I Pretend to Give Up Bourbon


To flatter my liver, I pretend to give up bourbon. The winter dark swirls around the house, looking for a place to settle. Lamplight on the snow, butter on white bread. I’m drinking lemon ginger tea, like any good yuppie nerd. I wash it down with a cracker the size of a postage stamp. I miss the rush of dizzy to my brain, the oomph of contentment in a properly hydrated midsection. I miss the clink of ice in a glass rebuking the ice on the walkways. My liver, though, regrets those long evenings in the Toga bar or the Penguin Lounge. Most of the friends who gathered to parse the literary world have died of dreadful cancers. Sometimes their ghosts press at the windows, not to rebuke me for outliving them but for my failure to drink enough to make up for their forced abstinence. I wish I could accommodate their wispy desires. But before I join them in their historical oblivion, I’d like to discipline myself into moderation that even the stippled winter stars could respect. How far away is the nearest neighboring galaxy? Some night in a fit of indulgence, I’ll drink myself over that whole distance, landing with both feet in puddles of fire.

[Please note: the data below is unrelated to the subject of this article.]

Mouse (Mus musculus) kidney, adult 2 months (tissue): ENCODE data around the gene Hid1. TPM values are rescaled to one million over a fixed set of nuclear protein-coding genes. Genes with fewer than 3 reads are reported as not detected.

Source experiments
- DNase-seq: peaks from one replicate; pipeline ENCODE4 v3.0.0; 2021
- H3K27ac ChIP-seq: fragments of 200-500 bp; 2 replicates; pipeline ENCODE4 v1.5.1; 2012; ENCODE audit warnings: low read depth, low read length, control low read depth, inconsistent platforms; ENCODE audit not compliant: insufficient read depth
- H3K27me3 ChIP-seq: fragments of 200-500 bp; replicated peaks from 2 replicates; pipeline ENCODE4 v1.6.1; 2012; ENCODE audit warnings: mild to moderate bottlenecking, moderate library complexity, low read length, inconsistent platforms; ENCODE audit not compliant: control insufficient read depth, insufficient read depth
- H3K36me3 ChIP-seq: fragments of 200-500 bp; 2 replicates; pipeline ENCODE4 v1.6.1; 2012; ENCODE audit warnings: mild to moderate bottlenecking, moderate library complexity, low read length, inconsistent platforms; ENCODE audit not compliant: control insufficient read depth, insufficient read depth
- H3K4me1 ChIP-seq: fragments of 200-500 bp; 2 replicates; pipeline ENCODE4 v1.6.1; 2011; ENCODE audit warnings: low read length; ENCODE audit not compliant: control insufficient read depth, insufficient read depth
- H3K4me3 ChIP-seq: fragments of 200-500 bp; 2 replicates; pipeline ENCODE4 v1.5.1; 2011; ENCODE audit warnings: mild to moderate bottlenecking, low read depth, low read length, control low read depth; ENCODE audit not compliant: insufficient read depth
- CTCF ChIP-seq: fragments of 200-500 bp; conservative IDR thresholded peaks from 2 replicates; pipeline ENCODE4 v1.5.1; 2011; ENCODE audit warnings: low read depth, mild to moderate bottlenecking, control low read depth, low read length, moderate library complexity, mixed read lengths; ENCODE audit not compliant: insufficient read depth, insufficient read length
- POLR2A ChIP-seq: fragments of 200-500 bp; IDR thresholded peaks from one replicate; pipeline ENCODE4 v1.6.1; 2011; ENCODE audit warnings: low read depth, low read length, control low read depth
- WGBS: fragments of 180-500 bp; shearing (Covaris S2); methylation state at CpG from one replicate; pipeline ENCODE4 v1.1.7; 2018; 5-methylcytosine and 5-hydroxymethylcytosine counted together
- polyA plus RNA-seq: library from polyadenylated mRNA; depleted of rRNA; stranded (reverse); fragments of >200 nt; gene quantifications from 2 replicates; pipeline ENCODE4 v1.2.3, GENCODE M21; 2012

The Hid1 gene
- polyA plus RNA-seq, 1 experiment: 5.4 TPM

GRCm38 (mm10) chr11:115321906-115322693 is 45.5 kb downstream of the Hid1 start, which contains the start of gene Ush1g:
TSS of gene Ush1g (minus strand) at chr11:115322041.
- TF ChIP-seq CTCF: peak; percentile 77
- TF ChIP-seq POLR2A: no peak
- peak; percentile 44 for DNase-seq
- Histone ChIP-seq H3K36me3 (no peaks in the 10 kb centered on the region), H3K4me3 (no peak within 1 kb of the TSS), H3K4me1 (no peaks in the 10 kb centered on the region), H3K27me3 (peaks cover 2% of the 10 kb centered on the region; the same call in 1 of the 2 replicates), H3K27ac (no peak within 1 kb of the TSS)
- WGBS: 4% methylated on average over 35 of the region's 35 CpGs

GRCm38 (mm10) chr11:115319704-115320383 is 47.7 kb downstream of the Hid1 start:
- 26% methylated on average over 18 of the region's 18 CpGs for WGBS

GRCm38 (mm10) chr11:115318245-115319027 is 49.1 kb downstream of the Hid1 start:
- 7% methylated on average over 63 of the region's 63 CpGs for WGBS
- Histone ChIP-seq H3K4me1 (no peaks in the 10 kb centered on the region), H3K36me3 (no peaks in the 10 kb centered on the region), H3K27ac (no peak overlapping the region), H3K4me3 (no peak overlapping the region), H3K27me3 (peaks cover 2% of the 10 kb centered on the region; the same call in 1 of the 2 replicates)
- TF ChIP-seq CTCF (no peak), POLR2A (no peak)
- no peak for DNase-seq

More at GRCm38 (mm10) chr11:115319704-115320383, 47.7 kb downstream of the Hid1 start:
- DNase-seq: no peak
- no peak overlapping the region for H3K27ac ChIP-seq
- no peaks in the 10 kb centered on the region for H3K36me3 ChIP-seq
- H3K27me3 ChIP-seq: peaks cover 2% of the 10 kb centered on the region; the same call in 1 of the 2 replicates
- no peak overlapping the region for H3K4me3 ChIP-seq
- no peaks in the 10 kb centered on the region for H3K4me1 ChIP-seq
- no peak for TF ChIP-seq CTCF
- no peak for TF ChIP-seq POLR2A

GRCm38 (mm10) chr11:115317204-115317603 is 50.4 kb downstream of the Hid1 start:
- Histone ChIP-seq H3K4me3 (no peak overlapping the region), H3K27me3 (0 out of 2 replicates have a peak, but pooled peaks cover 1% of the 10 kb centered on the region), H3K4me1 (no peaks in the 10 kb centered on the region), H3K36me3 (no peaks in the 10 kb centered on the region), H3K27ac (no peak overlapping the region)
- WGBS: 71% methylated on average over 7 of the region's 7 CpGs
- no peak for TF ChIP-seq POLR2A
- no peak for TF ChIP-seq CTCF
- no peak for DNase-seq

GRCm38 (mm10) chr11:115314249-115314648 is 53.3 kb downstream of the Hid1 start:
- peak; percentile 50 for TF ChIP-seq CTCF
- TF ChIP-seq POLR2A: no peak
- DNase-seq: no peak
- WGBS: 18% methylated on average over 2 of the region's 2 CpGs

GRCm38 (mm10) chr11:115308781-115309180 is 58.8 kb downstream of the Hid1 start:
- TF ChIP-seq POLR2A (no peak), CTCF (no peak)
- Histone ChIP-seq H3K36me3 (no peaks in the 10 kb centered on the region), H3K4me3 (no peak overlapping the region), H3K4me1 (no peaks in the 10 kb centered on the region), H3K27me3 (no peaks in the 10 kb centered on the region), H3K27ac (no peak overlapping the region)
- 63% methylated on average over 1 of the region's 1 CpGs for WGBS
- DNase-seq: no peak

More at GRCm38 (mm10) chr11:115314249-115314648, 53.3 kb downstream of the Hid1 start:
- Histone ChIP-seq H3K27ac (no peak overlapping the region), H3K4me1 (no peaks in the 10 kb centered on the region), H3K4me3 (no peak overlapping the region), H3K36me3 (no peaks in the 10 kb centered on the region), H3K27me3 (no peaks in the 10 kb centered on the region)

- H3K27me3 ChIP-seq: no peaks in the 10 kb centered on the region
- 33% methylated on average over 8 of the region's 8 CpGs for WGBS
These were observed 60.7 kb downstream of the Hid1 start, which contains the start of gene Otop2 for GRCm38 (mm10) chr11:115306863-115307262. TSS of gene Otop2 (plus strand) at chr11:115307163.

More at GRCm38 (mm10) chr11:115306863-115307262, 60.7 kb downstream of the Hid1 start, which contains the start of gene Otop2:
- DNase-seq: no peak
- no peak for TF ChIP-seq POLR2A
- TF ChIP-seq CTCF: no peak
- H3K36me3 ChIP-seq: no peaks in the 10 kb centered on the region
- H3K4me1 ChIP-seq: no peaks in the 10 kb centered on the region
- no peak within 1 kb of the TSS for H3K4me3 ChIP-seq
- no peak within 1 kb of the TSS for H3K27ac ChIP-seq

William Doreski’s work has appeared in various e and print journals and in several collections, most recently Train to Providence, a collaboration with photographer Rodger Kingston.

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